Learning from the Hapsburgs

Learning from the Hapsburgs April 28, 2017

Ross Douthat argues that the cultural and religious diversity of Europe and the US is an enemy of democracy: “mass immigration and cultural fragmentation have brought authoritarian temptations back to life.”

What to do? Douthat suggests that:

The cause of liberal order might be better served by leaders who took a slightly more imperial perspective—not in the sense of imposing policy at sword point, but in the sense of realizing that their societies are so diverse as to require a more disinterested kind of vision from their rulers. Such a disinterested ruler—a good emperor, let’s call him—would see a crucial part of his role as reassurance, recognizing that in a diverse, fragmented and distrustful landscape, any governing coalition is going to look dangerous to those who aren’t included in it. If he comes from a historically dominant group and speaks on their behalf, he needs to go out of his way to address the anxieties of minorities and newcomers. If he’s building a coalition of minority groups, he needs to reassure the former majority that the country of the future still has a place for them. Whatever the basis of his power, he needs to be constantly attuned to the ways that diversity, difference and distrust can make political conflict seem far more existential than it should.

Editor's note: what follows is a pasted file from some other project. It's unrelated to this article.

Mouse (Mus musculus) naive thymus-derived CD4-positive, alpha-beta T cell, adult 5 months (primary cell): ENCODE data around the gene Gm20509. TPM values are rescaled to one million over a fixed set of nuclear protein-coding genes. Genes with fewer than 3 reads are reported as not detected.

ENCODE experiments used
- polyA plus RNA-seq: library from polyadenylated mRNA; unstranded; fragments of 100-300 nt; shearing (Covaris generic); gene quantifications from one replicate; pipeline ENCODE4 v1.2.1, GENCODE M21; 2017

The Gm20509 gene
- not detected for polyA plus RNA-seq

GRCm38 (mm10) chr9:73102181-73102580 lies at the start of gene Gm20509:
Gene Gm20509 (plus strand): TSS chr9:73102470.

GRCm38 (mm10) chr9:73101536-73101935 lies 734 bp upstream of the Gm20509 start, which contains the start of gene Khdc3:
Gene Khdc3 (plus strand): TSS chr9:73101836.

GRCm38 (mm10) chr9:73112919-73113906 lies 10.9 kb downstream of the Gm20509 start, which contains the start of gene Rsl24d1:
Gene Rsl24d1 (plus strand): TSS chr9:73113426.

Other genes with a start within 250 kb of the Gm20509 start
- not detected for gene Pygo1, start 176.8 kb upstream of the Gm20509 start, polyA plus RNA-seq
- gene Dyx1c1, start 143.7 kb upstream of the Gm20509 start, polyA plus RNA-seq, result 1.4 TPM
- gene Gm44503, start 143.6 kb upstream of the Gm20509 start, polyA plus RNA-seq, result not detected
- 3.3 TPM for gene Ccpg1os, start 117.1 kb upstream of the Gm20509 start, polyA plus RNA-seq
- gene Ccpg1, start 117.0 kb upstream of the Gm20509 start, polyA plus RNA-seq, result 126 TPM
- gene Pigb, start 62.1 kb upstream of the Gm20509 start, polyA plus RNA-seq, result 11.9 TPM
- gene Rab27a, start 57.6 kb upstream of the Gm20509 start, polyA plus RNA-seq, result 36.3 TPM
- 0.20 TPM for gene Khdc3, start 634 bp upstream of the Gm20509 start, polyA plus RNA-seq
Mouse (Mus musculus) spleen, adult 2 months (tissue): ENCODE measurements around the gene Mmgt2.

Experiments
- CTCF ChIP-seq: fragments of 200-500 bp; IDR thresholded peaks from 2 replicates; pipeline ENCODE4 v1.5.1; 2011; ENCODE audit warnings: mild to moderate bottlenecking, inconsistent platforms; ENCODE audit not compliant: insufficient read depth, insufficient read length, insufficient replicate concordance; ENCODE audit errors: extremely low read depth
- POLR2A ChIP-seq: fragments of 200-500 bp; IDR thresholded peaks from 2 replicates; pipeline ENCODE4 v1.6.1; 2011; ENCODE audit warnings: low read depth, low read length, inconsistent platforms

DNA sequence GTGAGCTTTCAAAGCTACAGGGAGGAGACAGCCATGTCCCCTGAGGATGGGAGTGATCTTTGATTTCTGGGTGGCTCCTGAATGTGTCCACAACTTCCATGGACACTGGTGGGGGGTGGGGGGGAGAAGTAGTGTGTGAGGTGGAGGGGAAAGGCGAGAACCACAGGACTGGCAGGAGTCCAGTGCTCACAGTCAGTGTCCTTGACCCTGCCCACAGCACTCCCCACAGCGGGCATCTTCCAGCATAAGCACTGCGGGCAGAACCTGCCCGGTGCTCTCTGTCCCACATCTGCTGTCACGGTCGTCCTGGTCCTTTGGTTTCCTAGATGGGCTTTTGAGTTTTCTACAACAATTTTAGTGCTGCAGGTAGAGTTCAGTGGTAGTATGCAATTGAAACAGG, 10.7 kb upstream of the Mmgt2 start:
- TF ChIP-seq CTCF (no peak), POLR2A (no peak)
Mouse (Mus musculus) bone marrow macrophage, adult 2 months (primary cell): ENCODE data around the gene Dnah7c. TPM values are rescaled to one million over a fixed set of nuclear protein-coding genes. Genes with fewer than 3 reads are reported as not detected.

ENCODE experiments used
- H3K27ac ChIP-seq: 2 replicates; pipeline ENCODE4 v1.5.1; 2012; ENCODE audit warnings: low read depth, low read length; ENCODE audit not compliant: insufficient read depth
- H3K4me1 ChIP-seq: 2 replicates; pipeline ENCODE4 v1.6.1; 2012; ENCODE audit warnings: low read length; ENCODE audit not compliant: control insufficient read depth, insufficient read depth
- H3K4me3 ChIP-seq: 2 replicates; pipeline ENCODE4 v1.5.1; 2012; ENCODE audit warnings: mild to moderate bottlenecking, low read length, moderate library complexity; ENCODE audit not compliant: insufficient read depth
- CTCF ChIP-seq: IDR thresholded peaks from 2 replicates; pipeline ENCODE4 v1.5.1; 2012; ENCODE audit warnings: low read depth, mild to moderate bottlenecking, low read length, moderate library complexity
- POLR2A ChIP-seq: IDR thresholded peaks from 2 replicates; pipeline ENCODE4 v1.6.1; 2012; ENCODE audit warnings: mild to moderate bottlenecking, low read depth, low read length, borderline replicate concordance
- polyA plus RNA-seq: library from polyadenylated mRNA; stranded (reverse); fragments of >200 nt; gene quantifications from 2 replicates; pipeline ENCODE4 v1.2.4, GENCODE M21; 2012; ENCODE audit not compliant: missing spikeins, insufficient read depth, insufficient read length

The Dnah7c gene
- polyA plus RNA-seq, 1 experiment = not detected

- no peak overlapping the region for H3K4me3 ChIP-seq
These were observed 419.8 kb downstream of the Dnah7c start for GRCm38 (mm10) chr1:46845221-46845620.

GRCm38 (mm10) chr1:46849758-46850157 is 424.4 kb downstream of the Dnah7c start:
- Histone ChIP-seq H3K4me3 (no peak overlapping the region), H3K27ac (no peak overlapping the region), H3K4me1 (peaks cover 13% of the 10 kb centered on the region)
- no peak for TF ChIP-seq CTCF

Our leaders might learn something “from monarchies like that of the Austrian Hapsburgs, in particular, that worked to contain and balance religious and ethnic divisions, to prevent disintegration and forestall totalitarianism, and might have succeeded longer absent the folly of 1914.”

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